- Kosher salt
- 1 cup plain Greek yogurt
- Fennel flowers or fennel pollen (optional)
Mix salt, sugar, fennel fronds, and gin in a medium bowl (mixture should feel like wet sand). Spread half of salt mixture in a shallow baking dish. Place salmon on top and cover with remaining salt mixture.
Press a sheet of plastic wrap over salmon and place a smaller dish or heavy pan on top (it should be small enough to fit inside the dish so it rests directly on top of salmon). Add a couple of heavy cans to empty baking dish to weigh down salmon. Chill, turning occasionally, until flesh is firm and slightly darkened in color, 1-2 days. Rinse salmon and pat dry.
Do ahead: Salmon can be cured 1 week ahead. Tightly wrap and chill.
Salad and assembly:
Toss carrots, fennel bulb, and lemon slices with oil and lemon juice in a large bowl; season with salt and let sit at room temperature until slightly softened, about 30 minutes.
Thinly slice cured salmon at an angle against the grain.
Season yogurt with salt, spread on plates, and top with cured salmon, fennel and carrot salad, fennel fronds, and fennel flowers, if using.
From Epicurious via Bon Appétit by Renee Erickson, http://www.epicurious.com/recipes/food/views/Cured-Salmon-with-Fennel-and-Carrot-Salad-51236420
Grilled Summer Squash
- 6 medium yellow squash and/or green zucchini (3 pounds)
- 3/4 teaspoon salt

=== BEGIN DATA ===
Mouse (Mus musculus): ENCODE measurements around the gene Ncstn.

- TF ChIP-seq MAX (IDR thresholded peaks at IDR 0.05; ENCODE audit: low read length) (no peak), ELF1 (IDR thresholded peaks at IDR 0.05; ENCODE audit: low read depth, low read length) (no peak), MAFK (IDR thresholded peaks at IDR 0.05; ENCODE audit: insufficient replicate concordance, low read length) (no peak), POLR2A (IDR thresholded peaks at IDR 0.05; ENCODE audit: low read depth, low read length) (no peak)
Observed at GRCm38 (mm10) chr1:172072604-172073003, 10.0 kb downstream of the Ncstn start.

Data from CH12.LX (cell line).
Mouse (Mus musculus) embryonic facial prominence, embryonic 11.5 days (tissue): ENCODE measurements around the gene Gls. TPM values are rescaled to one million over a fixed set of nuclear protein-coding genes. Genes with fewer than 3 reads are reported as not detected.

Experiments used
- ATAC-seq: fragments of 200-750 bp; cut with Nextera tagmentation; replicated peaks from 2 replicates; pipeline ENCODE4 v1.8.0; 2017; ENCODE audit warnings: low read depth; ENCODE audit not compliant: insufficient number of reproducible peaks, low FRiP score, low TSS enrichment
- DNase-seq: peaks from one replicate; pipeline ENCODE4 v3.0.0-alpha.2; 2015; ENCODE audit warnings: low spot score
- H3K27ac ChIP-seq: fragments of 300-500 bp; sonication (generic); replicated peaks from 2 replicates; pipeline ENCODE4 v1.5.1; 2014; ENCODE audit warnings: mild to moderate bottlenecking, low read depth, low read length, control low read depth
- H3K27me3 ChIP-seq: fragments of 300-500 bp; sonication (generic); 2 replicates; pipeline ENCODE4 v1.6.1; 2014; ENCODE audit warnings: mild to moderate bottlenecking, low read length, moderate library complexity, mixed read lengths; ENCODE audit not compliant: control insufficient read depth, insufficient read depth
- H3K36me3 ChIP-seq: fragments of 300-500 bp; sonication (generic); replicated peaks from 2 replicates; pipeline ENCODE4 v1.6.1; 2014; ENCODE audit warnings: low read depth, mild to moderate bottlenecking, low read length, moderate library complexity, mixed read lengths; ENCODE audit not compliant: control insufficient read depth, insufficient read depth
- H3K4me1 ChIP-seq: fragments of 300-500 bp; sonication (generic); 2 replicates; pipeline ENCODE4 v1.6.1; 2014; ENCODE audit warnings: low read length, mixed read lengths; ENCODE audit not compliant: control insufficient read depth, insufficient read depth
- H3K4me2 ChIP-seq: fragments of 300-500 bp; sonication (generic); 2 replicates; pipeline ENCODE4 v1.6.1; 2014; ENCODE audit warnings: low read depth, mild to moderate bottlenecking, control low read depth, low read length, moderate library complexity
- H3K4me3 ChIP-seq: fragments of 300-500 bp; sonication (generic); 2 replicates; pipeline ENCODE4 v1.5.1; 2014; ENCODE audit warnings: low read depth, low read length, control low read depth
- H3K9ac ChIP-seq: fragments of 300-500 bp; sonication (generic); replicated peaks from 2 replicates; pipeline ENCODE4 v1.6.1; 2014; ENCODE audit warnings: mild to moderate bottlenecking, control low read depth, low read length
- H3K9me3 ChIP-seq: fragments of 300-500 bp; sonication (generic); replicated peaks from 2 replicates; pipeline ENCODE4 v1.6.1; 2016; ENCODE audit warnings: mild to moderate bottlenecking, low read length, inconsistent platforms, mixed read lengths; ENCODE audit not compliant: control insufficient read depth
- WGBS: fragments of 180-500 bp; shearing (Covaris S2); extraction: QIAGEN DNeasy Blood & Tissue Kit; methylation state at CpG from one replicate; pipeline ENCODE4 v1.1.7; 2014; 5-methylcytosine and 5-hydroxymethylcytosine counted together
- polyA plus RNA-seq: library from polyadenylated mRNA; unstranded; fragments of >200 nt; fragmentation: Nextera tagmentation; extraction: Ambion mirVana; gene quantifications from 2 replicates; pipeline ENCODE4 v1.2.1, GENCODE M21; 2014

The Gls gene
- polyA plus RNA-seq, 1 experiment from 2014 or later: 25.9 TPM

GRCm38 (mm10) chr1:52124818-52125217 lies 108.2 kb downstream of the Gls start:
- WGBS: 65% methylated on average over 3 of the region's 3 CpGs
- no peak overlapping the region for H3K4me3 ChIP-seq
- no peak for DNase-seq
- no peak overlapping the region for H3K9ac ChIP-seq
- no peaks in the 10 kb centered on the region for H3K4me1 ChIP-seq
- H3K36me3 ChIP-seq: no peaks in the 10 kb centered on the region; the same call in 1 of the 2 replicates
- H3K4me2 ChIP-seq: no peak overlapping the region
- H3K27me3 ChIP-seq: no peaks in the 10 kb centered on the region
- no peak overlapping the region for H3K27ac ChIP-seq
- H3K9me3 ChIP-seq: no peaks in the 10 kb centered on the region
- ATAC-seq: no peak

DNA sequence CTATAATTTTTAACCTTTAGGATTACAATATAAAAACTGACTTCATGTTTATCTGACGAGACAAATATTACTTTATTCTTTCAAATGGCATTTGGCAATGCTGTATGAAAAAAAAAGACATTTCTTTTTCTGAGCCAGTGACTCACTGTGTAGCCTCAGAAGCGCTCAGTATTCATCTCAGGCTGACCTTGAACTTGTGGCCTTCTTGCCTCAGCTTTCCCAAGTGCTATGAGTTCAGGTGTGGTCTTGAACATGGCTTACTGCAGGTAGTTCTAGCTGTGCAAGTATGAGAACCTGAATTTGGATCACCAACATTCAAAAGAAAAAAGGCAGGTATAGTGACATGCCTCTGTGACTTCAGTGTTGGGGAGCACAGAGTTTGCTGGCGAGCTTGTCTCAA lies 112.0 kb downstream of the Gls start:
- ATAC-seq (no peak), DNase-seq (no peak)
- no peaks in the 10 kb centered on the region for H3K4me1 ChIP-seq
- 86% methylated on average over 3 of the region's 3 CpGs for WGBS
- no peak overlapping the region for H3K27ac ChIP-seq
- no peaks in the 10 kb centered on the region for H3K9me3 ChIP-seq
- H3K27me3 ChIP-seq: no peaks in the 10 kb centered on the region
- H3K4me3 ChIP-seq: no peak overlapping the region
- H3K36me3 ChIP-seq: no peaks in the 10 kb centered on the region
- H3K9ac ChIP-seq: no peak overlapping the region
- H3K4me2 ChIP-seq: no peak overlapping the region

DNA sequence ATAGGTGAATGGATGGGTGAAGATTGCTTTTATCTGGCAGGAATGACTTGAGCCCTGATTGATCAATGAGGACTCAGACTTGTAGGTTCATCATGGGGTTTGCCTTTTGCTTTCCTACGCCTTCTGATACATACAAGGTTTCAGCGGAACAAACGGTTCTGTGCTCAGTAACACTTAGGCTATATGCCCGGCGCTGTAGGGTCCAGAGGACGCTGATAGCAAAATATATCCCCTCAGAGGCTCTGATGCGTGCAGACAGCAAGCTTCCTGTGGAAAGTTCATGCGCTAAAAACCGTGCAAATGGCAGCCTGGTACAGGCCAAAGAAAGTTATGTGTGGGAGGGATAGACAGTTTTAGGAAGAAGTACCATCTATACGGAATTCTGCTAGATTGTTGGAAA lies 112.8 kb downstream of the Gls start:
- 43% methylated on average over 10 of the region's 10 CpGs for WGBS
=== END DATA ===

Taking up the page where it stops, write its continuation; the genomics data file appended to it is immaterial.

- 1/2 teaspoon black pepper
- 1/4 cup extra-virgin olive oil
- 2 tablespoons fresh lemon juice
- 2 teaspoons coarse-grain mustard
- 1/4 teaspoon sugar
Prepare grill for indirect-heat cooking over medium-hot charcoal (high heat for gas).
Trim squash and/or zucchini and halve lengthwise, then toss with salt, pepper, and 2 tablespoons oil in a large bowl.
Oil grill rack, then grill vegetables directly over hottest part of coals, covered only if using a gas grill, turning over once, until grill marks appear, about 6 minutes total. Move vegetables to area of grill with no coals underneath and grill, covered, until tender, about 4 minutes more. Transfer to a platter.
While vegetables are grilling, whisk together lemon juice, mustard, sugar, and remaining 2 tablespoons oil in a small bowl. Pour dressing evenly over vegetables before serving.
From Epicurious via Gourmet, http://www.epicurious.com/recipes/food/views/Grilled-Summer-Squash-and-Zucchini-238688
Cucumbers in Yogurt
- 2 cups plain whole-milk yogurt (14 to 16 ounces; preferably Greek)
- 1 (14- to 16-ounce) seedless cucumber (usually plastic-wrapped), peeled, halved lengthwise, and cored
- 1 1/2 teaspoons kosher salt
- 2 medium garlic cloves
If using a regular supermarket brand of yogurt (not Greek), drain in a paper-towel-lined sieve set over a bowl 1 hour. Discard liquid.
While yogurt drains, cut cucumber into 1/2-inch cubes. Transfer to another sieve set over a bowl and toss with 1 teaspoon kosher salt, then drain 1 hour. Rinse cucumber and pat dry.
Mince and mash garlic to a paste with remaining 1/2 teaspoon kosher salt using a large heavy knife. Stir together yogurt, cucumbers, garlic paste, and salt to taste in a bowl.
Cooks’ note: Cucumbers in yogurt can be made 2 hours ahead and chilled, covered. Bring to room temperature before serving.
From Epicurious via Gourmet, http://www.epicurious.com/recipes/food/views/Cucumbers-in-Yogurt-108080